Solar panels on Middle Yard roof at Bore Place

“The production and supply of food is the second largest cause of carbon dioxide emissions per domestic household in the UK.”

“The external costs of agriculture in terms of damage to water, air and soil have been estimated by the Environment Agency to be £1.25 billion per year in the UK.”
(Sustainable Land Use and Organic Farming Joy Greenall and Mark Measures, 2003).

The concept of Zero Emissions Farming or Zero fossil Energy Farming – ZfEF – arose from some preliminary work indicating that a vision of a zero fossil energy farm is viable and potentially replicable through the farming industry.

Preliminary analysis by leading eco-footprinter, Best Foot Forward, in 2004-05, suggested that: Commonwork Farm has already achieved a carbon and resource efficient commercial organic farm with a far lower ratio of fossil fuel to productive output than the UK industry standard, but the farm does not exist in isolation and has a further objective: to show how a mixed farm can both deliver the government’s 60% overall carbon emission reduction target from field to dinner plate, and produce and distribute its products without relying on fossil fuel. This creates the ZEF, the Zero fossil Energy Farm, which builds on current leading edge work, but extends knowledge and practice further. 

As a first step towards this vision, Commonwork undertook a series of audits and research into energy efficiency and renewable power at Bore Place. 

In 2005, eco-architect Bill Dunster drew up a Zero fossil Energy Farm plan for Commonwork.

In 2006, Helen Bentley Fox reported on our greenhouse gas emissions (1400 tonnes of carbon dioxide equivalent per annum).

In 2007, we started applying for funding and saving up ourselves to create a low carbon "hub" at the heart of Commonwork.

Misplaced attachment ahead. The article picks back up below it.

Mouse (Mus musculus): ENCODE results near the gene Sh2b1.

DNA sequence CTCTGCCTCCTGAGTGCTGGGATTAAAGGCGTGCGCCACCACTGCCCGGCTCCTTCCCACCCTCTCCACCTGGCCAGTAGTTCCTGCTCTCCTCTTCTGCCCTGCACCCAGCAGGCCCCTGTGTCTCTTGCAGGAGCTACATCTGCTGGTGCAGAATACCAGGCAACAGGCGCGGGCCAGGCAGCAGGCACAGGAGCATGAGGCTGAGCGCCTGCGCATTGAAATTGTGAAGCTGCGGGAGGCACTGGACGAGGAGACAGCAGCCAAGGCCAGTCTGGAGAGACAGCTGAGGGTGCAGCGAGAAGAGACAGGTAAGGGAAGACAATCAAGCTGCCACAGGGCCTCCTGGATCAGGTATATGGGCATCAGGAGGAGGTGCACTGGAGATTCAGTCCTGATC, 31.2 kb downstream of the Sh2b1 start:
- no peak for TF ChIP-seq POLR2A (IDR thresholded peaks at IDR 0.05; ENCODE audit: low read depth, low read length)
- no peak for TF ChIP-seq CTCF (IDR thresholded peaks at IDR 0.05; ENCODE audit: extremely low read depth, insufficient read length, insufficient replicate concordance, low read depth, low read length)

In 2008, we installed a wood chip boiler to heat Bore Place House.

In 2009, we were successful in gaining planning permission and funding for our low carbon "hub".

In 2010, work started on the "hub". This consisted of the conversion of the Middle Yard, an Edwardian farm building opposite Bore Place House. A very sustainable build, this converted yard houses the Commonwork resource centre, main reception and offices. It is heated via a wood pellet boiler, has hot water from solar thermal roof panels and rainwater collection to flush the wcs.

In 2011, the "hub" or Middle Yard was opened. Other steps taken this year included taking a loan from Triodos bank to install 50kW of solar PV panels on the cow sheds. Take a look at our Solar energy page for lots more detail on this exciting development.

In 2012, we gained planning permission for a modest wind turbine (having started consultation in 2006) and put up a Gaia 11kW to provide electricity for the Middle Yard.

Also in 2012, we undertook a LEAF-funded audit of the site to investigate how best to develop our low carbon plans into the future.

What will our next steps be?